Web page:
Four Reasons to Consider Becoming a FEMA Field Inspector

FEMA inspector

Every year, fire, floods, hurricanes, tornados, blizzards and other natural disasters leave hundreds or even thousands of people with severely damaged or totally destroyed homes and businesses. If a formal request is made by the governor of the state where the disaster occurred, the affected area may, at the sole discretion of the president of the United States, be declared an official disaster area. That’s when the Federal Emergency Management Agency, or FEMA, steps in to help those who have lost their homes or businesses put their lives back together by providing much-needed financial assistance. Before distributing the funds, FEMA deploys inspectors to the area to establish the extent of the damage.

Here are a few reasons to consider working with FEMA, along with information on how to become a FEMA home inspector:

  1. FEMA Field Inspectors Work When Needed

FEMA inspectors don’t work for the government. They’re independent contractors or temporary workers called upon by FEMA to work whenever and wherever there’s a natural disaster or emergency, so there’s no need for inspectors to travel around the country looking for work. Assignments can last anywhere from a few days to several weeks. The rest of the time these inspectors are at home working their usual jobs, which might include running their own home inspection businesses, working construction or being involved with totally unrelated activities.

FEMA contracts with private companies Vanguard Emergency Management and WSP USA Inspection Services (previously known as PB Disaster Services), who have networks of prequalified home inspectors. At FEMA’s request, when disaster strikes and the president declares a location to be an official disaster area, these companies send inspectors to the region to inspect the damaged structures. Based upon these inspections, FEMA determines the amount of aid the property owners will receive.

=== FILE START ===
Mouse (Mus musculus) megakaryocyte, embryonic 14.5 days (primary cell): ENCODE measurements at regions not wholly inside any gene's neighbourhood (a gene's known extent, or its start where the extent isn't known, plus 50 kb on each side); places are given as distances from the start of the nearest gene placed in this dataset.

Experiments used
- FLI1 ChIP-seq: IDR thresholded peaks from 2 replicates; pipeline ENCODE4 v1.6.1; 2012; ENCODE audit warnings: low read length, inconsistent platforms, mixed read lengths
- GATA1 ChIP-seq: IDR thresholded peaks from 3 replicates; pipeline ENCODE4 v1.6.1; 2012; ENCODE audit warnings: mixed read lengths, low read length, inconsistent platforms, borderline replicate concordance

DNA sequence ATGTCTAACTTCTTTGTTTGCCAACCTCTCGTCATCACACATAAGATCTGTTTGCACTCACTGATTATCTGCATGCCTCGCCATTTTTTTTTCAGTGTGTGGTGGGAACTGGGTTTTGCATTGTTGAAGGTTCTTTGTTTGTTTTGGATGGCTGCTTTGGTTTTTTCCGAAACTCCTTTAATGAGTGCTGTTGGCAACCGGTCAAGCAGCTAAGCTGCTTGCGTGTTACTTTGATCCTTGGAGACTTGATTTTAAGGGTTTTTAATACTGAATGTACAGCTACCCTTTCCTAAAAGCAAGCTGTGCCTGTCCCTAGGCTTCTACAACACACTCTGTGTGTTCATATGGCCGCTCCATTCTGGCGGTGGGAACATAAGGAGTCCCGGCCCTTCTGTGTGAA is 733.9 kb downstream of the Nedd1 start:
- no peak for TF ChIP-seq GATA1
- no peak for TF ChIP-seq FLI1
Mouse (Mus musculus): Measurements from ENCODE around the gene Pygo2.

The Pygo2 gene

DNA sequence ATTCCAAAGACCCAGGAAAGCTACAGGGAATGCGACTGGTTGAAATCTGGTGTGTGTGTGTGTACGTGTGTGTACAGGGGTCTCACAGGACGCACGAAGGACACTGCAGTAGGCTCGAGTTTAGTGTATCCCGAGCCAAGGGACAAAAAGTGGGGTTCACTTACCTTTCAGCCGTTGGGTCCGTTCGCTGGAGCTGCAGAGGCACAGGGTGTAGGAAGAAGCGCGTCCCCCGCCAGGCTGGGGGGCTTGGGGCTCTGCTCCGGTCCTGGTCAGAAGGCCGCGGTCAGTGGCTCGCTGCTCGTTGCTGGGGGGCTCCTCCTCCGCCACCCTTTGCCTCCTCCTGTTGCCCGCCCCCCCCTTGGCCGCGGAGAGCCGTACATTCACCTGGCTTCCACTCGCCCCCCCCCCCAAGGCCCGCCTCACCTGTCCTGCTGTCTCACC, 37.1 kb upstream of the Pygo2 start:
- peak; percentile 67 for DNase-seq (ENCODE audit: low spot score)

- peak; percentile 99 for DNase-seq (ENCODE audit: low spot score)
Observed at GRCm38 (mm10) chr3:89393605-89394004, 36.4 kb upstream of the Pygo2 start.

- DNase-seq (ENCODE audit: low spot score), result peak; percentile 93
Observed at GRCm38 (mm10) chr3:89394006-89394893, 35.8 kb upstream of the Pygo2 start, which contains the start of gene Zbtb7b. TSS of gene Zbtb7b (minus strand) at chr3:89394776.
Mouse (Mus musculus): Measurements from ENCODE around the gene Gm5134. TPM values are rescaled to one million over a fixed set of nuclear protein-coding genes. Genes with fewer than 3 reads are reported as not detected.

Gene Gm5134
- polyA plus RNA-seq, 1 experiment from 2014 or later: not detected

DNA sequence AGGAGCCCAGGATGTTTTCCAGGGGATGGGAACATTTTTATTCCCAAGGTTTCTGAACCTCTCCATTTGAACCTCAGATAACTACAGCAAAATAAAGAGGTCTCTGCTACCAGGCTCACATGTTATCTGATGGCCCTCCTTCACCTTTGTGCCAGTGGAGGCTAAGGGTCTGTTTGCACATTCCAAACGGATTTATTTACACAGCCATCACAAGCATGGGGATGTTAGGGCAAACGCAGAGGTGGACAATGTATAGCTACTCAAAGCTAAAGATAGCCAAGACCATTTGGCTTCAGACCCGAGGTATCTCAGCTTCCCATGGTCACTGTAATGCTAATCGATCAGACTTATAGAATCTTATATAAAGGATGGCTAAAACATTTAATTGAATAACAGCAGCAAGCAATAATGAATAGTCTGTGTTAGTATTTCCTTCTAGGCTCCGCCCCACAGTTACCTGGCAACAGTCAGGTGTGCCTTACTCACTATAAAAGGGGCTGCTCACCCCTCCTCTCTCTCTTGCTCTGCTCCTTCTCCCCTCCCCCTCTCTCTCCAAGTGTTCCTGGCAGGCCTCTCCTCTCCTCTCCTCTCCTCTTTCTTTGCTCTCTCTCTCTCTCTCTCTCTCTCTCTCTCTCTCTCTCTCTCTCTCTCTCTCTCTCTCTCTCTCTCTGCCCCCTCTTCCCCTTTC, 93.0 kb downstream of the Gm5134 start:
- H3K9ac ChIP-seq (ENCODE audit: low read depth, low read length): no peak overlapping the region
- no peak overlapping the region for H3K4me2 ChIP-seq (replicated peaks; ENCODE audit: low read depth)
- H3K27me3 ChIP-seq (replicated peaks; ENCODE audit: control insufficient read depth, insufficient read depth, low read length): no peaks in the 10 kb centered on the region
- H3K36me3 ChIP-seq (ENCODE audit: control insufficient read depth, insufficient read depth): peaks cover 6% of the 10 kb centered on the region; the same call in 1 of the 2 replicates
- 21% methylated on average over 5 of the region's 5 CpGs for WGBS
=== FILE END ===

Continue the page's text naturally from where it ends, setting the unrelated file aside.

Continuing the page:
Vanguard doesn’t employ home inspectors, but rather hires them as independent contractors on an as-needed basis. WSP USA Inspection Services, however, employs home inspectors as part-time temporary workers, which entitles them to receive some employee benefits, including workers’ comp, unemployment insurance, a retirement savings plan and paid vacations based upon hours worked.

  1. FEMA Inspector Pay Is Competitive

FEMA inspector pay can vary greatly. According to Glassdoor, FEMA home inspectors’ average about $38,500 to $41,200 annually, while Indeed.com reports average annual earnings of $73,700 per year. The actual amount a FEMA inspector earns depends on where the inspections are conducted and how many hours and days the inspector works.

Although their rates aren’t published, Vanguard FEMA inspector pay is per inspection based upon the inspector’s actual experience, which increases with the number of FEMA inspections completed. Vanguard’s three experience levels are as follows:

  • Entry Level – 500 or fewer inspections
  • Intermediate Level – 501-2,499 inspections
  • Advanced Level – 2,500 or more inspections

WSP USA Inspection Services pay their FEMA inspectors by the hour. Glassdoor estimates WSP’s FEMA home inspectors make $26 to $29 per hour. The rate, as with Vanguard, increases with the inspector’s actual experience. All WSP inspectors are part-time temporary employees. New inspectors are paid an apprentice rate, which increases with experience. WSP also pays their FEMA inspectors overtime.